FDA Approves Powerful New Opioid Despite Warnings of Likely Abuse
WASHINGTON — The Food and Drug Administration on Friday approved a new form of an extremely potent opioid to manage acute pain in adults, weeks after the chairman of the advisory committee that reviewed it asked the agency to reject it on grounds that it would likely be abused.Posted — Updated
WASHINGTON — The Food and Drug Administration on Friday approved a new form of an extremely potent opioid to manage acute pain in adults, weeks after the chairman of the advisory committee that reviewed it asked the agency to reject it on grounds that it would likely be abused.
The drug, Dsuvia, is a tablet form of sufentanil, a synthetic opioid that has been used intravenously and in epidurals since the 1980s. It is 10 times stronger than fentanyl, a parent drug that is often used in hospitals but is also produced illegally in forms that have caused tens of thousands of overdose deaths in recent years.
Although the FDA advisory committee charged with evaluating the new formulation ultimately recommended in a 10-3 vote last month that the agency approve it, the panel’s chairman, Dr. Raeford Brown, wrote a letter to top FDA officials afterward expressing deep concern.
In the letter, which he wrote with leaders of the consumer advocacy group Public Citizen, Brown, an anesthesiology professor at the University of Kentucky, described Dsuvia, made by AcelRx Pharmaceuticals, as “an extremely divertible drug,” adding, “I predict that we will encounter diversion, abuse and death within the early months of its availability on the market.”
After the final approval Friday, Dr. Scott Gottlieb, the FDA commissioner, released a lengthy statement defending the agency’s decision. He emphasized that Dsuvia is delivered through a “pre-filled, single-dose applicator,” and said that its only permitted use will be in hospitals, surgical centers and other medically supervised settings. It is ideally suited for certain special circumstances, he said, particularly for soldiers wounded on the battlefield who might not have access to intravenous painkillers.
Gottlieb wrote that Dsuvia will not be dispensed to patients for home use or available at retail pharmacies, and that it should only be administered by health care providers with the single-dose applicators. It will likely hit the market early next year.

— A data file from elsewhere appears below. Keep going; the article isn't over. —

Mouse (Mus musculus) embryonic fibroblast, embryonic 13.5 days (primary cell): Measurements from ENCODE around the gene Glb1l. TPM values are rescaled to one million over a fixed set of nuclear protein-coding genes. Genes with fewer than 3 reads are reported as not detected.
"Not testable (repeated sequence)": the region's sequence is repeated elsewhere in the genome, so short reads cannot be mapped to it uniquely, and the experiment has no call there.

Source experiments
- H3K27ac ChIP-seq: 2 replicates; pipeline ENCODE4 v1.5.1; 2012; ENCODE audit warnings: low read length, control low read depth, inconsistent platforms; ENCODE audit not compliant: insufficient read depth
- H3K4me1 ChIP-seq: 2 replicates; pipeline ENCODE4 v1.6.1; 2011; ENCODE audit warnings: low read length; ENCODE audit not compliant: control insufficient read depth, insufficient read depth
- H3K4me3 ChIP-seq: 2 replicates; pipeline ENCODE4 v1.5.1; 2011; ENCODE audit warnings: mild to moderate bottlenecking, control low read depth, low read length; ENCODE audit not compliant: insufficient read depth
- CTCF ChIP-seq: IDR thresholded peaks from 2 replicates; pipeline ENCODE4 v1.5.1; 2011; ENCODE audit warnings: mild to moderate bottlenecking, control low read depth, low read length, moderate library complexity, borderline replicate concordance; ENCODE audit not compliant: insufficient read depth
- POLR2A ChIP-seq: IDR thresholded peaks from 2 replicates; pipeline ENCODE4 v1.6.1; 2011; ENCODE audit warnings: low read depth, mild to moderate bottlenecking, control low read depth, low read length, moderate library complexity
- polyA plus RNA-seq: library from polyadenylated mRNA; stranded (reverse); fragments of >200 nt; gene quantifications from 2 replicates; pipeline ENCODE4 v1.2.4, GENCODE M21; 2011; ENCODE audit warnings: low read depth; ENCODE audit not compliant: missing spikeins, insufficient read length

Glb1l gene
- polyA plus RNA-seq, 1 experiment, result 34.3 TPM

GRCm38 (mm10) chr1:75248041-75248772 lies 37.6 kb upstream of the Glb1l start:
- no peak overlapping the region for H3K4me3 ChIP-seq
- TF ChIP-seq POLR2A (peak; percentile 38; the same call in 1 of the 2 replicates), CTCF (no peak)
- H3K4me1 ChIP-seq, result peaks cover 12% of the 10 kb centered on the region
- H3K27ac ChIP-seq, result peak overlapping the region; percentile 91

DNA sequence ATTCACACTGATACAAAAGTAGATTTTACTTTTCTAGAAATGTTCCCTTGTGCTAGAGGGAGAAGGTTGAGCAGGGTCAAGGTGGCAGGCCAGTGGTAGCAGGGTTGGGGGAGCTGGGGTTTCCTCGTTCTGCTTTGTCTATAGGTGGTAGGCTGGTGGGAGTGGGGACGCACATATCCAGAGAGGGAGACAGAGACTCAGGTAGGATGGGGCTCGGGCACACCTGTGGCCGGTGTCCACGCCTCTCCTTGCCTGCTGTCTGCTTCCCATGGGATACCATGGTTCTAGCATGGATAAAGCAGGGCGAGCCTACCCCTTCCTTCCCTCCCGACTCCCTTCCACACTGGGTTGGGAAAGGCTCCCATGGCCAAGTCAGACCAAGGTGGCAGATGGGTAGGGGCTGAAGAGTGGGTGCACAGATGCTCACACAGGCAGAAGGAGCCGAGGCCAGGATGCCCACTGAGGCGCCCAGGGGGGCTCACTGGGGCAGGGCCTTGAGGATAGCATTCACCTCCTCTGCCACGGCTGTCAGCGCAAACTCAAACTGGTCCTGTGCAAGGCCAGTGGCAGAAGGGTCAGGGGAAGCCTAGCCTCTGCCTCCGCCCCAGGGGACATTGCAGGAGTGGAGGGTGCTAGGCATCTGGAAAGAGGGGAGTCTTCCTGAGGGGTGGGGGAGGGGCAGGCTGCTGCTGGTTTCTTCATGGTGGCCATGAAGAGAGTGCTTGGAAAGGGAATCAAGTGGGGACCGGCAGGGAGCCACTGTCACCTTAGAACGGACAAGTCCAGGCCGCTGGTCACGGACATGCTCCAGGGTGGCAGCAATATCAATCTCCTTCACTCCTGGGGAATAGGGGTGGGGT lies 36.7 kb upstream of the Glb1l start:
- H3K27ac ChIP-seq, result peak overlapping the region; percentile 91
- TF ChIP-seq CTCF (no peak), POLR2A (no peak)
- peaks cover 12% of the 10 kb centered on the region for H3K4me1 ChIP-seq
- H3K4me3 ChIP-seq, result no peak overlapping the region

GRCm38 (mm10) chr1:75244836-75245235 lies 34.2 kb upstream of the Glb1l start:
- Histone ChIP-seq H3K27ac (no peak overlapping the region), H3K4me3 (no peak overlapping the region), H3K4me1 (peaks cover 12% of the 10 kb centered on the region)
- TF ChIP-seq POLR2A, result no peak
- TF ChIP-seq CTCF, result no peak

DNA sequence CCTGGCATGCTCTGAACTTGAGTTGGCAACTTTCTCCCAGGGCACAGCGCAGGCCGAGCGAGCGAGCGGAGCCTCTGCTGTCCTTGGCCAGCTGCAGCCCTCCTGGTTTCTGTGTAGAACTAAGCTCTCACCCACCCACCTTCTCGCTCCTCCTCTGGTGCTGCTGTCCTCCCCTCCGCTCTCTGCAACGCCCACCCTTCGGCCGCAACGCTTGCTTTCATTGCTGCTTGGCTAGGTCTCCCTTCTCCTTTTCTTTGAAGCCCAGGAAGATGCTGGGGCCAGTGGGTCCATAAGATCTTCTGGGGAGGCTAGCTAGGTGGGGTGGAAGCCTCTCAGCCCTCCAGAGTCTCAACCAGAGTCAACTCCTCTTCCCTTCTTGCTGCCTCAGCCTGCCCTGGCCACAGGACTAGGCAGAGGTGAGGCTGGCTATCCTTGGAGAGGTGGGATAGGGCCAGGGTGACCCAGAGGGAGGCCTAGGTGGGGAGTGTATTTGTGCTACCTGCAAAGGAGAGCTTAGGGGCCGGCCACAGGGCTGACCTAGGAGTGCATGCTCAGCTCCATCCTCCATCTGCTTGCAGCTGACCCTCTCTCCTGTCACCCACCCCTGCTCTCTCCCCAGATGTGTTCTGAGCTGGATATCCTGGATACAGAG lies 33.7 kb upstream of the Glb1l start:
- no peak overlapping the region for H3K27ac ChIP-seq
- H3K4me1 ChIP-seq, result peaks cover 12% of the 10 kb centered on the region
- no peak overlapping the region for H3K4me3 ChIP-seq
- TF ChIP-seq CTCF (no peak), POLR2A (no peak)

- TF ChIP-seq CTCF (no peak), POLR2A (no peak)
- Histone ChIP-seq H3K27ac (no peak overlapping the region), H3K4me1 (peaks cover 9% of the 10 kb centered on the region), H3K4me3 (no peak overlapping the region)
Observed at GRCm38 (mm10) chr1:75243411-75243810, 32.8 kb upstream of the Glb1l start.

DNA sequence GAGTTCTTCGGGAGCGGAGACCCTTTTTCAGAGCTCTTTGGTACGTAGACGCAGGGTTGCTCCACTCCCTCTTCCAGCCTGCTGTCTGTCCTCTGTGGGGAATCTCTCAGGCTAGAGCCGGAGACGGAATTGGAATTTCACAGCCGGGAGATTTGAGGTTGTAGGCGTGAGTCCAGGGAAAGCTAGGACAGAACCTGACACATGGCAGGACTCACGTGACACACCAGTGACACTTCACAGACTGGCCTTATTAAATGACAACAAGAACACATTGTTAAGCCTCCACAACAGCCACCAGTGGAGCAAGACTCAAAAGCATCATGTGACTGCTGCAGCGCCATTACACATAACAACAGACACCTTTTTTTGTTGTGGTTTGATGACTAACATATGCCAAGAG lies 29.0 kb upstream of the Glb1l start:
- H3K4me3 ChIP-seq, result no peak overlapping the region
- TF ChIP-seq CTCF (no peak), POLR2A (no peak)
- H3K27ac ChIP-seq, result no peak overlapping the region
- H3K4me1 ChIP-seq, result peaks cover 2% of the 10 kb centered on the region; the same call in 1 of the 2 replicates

“These measures to restrict the use of this product only within a supervised health care setting, and not for home use, are important steps to help prevent misuse and abuse,” he wrote.
He also pointed to the agency’s new powers to require post-market studies evaluating the efficacy of opioid medications that the FDA might be having second thoughts about, and to consider abuse risk as a factor in making regulatory decisions about drugs after, as well as before, they’re on the market. Last year, the FDA asked the maker of Opana ER, another super-potent opioid, to take it off the market because of concerns about abuse.
Vince Angotti, chief executive of AcelRx, said in a statement that the company would diligently follow a safety program, known as a risk evaluation and mitigation strategy, that the FDA had approved for Dsuvia, including monitoring distribution of the drug and auditing wholesalers’ data; evaluating whether hospitals and other health care providers are using the drug properly; and monitoring for any diversion or abuse.
The divisions over the new drug’s approval comes after opioid overdose deaths surged to more than 40,000 last year, including more than 30,000 from fentanyl and other synthetic opioids. States and the federal governments have cracked down on the prescribing of opioids, and many chronic pain patients have complained about being undertreated or losing access to opioids entirely.
Brown, who heads the advisory committee on analgesics and anesthetic drug products, was not present for the committee vote last month. But in the letter he wrote afterward, he described trying to resuscitate doctors, medical students and other health care providers — “some successfully” — who had overdosed on the IV form of sufentanil at the medical center where he works
“It is so potent that abusers of this intravenous formulation often die when they inject the first dose,” he wrote.
Brown also questioned whether the FDA would succeed in enforcing regulations once dangerous drugs hit the market.
“It is my observation that once the FDA approves an opioid compound,” he wrote, “there are no safeguards as to the population that will be exposed, the post-marketing analysis of prescribing behavior, or the ongoing analysis of the risks of the drug to the general population.”
Critics of the approval include four Democratic senators — Edward Markey of Massachusetts, Richard Blumenthal of Connecticut, Claire McCaskill of Missouri and Joe Manchin of West Virginia.
In a letter to Gottlieb on Tuesday, they questioned why Brown’s committee went ahead and recommended approval on Oct. 12 without him present. They also asked why a different FDA advisory group, the Drug Safety and Risk Management Advisory Committee, had not been involved.
An FDA spokeswoman said that while the issue was not brought formally in front of the drug safety committee, “there were drug safety and risk experts on the committee whose expert input was taken very seriously throughout this process.”
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